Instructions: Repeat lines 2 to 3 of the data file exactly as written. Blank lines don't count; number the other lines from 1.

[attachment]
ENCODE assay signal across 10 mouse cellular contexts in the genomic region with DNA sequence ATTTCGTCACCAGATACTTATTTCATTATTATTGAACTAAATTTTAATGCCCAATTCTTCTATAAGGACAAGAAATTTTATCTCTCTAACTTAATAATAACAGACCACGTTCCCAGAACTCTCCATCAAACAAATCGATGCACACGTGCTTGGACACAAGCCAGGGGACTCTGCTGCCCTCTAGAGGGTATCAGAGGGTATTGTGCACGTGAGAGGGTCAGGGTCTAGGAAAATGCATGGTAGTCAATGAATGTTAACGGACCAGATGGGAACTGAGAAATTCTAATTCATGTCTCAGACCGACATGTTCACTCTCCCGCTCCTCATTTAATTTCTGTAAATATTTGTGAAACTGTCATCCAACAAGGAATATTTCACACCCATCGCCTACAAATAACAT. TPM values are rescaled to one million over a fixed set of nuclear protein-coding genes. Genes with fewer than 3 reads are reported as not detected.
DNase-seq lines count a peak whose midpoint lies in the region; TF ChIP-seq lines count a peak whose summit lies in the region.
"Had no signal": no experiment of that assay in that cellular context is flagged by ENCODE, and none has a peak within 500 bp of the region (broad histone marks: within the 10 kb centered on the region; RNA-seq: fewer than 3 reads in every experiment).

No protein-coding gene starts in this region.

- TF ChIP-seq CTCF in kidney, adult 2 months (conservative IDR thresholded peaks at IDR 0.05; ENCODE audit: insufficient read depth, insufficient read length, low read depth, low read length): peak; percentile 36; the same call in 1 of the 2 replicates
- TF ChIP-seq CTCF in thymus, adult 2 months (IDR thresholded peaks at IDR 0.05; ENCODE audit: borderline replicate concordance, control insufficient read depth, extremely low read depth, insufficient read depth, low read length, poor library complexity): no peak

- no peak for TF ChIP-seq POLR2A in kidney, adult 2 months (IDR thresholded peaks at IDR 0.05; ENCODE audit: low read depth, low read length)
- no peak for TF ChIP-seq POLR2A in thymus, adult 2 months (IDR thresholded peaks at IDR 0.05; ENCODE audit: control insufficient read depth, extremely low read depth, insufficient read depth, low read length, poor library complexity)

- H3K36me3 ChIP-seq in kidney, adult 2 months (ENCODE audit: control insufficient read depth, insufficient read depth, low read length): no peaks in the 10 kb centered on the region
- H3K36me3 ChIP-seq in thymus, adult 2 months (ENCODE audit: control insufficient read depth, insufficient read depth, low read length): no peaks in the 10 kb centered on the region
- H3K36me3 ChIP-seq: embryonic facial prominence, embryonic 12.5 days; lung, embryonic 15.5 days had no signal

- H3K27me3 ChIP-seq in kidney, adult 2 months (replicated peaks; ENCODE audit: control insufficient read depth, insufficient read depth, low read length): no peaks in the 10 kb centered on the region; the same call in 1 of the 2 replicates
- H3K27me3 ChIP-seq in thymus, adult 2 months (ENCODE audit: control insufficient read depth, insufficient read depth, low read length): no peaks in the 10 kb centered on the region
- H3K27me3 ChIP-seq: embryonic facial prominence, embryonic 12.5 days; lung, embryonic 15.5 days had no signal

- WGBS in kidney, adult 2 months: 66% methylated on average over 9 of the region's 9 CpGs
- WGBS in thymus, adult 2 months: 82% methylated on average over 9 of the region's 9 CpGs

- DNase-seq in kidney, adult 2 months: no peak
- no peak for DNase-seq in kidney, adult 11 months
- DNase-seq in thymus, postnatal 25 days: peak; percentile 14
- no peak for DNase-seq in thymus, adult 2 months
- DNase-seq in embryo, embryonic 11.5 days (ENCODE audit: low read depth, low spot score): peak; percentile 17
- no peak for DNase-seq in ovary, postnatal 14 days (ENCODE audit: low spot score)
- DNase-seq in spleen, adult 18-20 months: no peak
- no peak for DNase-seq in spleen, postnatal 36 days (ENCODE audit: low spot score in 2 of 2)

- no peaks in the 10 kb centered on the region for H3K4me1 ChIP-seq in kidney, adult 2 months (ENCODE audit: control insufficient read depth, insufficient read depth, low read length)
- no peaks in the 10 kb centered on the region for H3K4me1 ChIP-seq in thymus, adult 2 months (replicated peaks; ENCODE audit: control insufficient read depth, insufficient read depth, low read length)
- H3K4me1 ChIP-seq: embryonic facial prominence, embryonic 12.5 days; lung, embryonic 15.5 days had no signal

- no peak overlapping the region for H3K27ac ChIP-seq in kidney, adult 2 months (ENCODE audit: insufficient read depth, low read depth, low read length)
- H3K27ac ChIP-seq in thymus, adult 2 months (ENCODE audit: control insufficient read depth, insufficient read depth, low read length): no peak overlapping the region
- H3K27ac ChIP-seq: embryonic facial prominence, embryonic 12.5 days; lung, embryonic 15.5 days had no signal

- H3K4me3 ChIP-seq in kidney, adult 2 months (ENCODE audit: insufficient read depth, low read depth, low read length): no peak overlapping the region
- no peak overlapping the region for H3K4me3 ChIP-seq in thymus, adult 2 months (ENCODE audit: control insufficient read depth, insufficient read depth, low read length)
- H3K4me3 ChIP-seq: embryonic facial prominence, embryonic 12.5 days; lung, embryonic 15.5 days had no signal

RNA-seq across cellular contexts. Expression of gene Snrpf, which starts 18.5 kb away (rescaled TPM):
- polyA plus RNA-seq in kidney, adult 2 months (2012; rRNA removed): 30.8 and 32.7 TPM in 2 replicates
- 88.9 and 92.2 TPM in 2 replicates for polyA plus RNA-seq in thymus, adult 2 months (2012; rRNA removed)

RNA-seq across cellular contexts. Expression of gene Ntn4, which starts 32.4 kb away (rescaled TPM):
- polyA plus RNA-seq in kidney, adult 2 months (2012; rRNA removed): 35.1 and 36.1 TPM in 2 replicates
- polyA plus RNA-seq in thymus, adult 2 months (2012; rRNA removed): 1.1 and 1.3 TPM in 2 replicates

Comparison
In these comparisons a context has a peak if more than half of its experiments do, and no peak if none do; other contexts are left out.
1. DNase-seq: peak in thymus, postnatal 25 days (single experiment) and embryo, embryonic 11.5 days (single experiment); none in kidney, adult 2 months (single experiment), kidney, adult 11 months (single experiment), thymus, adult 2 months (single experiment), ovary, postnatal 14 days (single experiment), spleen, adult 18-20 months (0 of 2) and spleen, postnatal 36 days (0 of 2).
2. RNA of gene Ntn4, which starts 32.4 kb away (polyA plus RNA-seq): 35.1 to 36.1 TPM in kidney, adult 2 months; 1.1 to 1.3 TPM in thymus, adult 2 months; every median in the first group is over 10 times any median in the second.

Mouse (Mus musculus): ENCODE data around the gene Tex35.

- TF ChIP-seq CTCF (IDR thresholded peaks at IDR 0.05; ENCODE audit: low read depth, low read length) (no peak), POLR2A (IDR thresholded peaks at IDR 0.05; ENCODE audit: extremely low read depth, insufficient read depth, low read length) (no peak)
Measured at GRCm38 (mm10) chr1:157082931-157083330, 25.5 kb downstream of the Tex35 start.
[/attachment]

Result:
DNase-seq lines count a peak whose midpoint lies in the region; TF ChIP-seq lines count a peak whose summit lies in the region.
"Had no signal": no experiment of that assay in that cellular context is flagged by ENCODE, and none has a peak within 500 bp of the region (broad histone marks: within the 10 kb centered on the region; RNA-seq: fewer than 3 reads in every experiment).